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Jorge Campos: "I once heard a story that the coach thought about playing me up front at USA '94..."

Jorge Campos USA '94

I designed all of my goalkeeper shirts with a friend in Acapulco, and then we ordered them to be made.

I wanted to do something a bit different, but I'm not a cartoonist, so I asked him to take some of my ideas and put them down on paper. Then the brands started showing interest – I signed with Nike and we made them with their brand designer.

Colours were what I liked most. Shirts generally have more colours now – perhaps that was all thanks to me. I was ahead of my time! I never dressed colourfully in normal life, though: sometimes I went to parties of my friends’ children and they didn’t recognise me because I wasn’t dressed like I was on the pitch!

Sharp end

I often played as a striker – as a child, a teenager and then for the first team at Pumas, because for two years I was a full-time striker. Adolfo Rios was the goalkeeper there so I asked to play
up front and started scoring goals. The coach always told me that I shouldn’t forget I was a keeper. I used to laugh, because I was the top scorer at that time.

Eventually, he put me back in goal – it was funny, as first they criticised him for putting me up front, then they criticised him for moving me away from the frontline!

I can remember the first goal I scored so clearly. We were losing 3-1, I scored and celebrated like crazy, but suddenly I realised I was alone. My team-mates yelled at me, “We’re still losing!” but I didn’t care – I’d scored! I played in both positions after that. It was difficult to train for both. In an ideal world, I’d have liked to play as a goalkeeper in the first half of matches and a striker in the second half.

Normally it was when we were losing that they changed my position. I enjoyed it, and there’s no one else in history who’s done it. I was very short for a goalkeeper – only 5ft 9in. But playing as a striker helped me as a keeper, too, because I knew what my opponents were going to do. It allowed me to be quick and reduce angles – the more you rush out, the smaller the goal is for strikers. Some coaches told me that I took too many risks, but it worked really well for me.

I played 130 times for Mexico. Representing my country was the most beautiful thing. I once heard a story that the coach [Miguel Mejia Baron] thought about playing me up front against Bulgaria in the last 16 at USA '94, but that didn’t happen. Then, at the 1998 World Cup, they banned goalkeepers from playing outfield. Unbelievable! I’m going to talk to FIFA about that some day.

Worldwide recognition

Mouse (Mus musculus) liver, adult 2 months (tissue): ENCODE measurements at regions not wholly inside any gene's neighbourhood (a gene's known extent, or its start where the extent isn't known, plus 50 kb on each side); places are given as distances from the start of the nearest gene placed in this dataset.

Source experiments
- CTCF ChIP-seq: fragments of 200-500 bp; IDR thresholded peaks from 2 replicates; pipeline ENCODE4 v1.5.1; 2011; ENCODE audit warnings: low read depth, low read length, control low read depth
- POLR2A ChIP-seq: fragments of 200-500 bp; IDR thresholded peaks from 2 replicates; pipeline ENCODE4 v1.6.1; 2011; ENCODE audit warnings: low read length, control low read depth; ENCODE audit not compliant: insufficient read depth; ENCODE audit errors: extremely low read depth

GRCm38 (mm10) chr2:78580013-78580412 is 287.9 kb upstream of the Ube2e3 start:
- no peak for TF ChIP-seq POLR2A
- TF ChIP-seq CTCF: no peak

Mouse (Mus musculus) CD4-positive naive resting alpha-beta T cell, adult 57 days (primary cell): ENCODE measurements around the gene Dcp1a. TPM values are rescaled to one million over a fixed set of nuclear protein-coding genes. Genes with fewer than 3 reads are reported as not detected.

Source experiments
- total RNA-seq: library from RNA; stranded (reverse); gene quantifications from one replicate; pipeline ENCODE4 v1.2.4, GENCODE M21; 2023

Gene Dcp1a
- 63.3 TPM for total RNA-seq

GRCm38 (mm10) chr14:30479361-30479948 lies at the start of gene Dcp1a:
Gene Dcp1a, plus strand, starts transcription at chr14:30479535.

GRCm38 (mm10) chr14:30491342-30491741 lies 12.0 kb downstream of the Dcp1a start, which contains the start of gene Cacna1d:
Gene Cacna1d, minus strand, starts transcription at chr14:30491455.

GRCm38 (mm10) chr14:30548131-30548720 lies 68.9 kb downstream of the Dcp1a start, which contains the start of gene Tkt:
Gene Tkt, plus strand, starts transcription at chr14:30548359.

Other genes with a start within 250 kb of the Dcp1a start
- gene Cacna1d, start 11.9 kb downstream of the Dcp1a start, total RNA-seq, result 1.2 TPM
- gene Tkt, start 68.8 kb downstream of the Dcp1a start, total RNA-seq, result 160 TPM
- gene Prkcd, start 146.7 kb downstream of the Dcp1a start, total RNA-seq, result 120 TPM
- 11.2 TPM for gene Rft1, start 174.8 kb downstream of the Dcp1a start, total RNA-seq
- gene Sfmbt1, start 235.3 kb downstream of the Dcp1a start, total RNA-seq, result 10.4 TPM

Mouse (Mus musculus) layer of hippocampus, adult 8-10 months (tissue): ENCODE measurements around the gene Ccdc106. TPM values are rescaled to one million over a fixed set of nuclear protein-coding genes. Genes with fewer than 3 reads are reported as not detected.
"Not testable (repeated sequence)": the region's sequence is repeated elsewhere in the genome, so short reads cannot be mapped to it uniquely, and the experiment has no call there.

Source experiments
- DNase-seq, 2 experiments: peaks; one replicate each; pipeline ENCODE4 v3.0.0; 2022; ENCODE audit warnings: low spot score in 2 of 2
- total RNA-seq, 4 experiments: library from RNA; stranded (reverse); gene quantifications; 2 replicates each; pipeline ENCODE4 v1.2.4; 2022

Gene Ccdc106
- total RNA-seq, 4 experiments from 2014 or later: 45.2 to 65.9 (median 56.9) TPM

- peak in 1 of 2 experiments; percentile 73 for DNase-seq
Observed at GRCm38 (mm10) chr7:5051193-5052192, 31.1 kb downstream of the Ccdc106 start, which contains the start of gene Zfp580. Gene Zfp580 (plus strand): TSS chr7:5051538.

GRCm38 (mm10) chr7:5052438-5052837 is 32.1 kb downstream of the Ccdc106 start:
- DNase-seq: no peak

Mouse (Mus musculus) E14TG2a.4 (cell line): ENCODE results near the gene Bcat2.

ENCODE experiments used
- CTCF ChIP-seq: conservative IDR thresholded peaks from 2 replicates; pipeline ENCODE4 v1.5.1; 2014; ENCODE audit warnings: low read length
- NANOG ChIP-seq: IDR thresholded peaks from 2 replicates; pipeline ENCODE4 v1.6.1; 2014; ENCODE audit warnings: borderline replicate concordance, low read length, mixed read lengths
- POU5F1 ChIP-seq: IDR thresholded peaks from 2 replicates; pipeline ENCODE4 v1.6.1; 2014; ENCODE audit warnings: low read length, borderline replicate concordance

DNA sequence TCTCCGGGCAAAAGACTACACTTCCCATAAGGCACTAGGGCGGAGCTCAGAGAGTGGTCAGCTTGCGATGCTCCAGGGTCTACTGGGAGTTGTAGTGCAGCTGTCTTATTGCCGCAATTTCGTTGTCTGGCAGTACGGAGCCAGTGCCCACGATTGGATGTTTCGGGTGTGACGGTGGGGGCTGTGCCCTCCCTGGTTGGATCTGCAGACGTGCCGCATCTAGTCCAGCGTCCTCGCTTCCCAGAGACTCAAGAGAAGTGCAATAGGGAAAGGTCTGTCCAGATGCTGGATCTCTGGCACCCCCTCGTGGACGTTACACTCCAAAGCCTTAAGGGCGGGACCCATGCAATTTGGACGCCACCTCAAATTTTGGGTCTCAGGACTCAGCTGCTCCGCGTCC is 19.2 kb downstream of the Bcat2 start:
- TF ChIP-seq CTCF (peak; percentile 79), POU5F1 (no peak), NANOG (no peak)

The first Nike advert I was part of was for the 1994 World Cup. There was Eric Cantona, Bebeto, Romario, Paolo Maldini, Tab Ramos and me, and they projected us on walls. Then I took part in the Good vs Evil advert in the Colosseum. They were the first ever commercials made like that, involving players from across the world. It was amazing to be surrounded by so many stars, and to realise that they knew who I was, because I’d never played in Europe. It was special to share the experience with them, with the Colosseum full of people chanting our names.

I couldn’t move to a European club because the price that Mexican teams put on me was too high. Luckily, I was always invited to the Rest of the World matches – it was incredible to be inside that dressing room. But we all spoke different languages, so the manager didn’t know how to communicate with us!

Jorge Campos

I never thought I’d have so many fans all around the world. In Mexico I’d travel through neighbourhoods and I always saw children wearing my goalkeeper top. And everywhere I went around the world, people knew who I was and asked me for my autograph – the ’90s were something special for me.

I’d pretend that I wasn’t Jorge Campos sometimes. When people recognised me, they were so surprised to see me on the street and would tell me, “Hey, you look like Jorge Campos”. I’d answer, “Yes, people always tell me that”, and then they’d say, “Only he is much taller and stronger.” I’d reply, “And uglier, too!” But when they heard me talk, they realised it was me.

I was assistant to Ricardo La Volpe during the 2006 World Cup and I've thought about being a coach. Now I’m a TV commentator. I like doing it a lot because you’re never wrong...

This feature originally appeared in the February 2018 issue of FourFourTwo. Subscribe!

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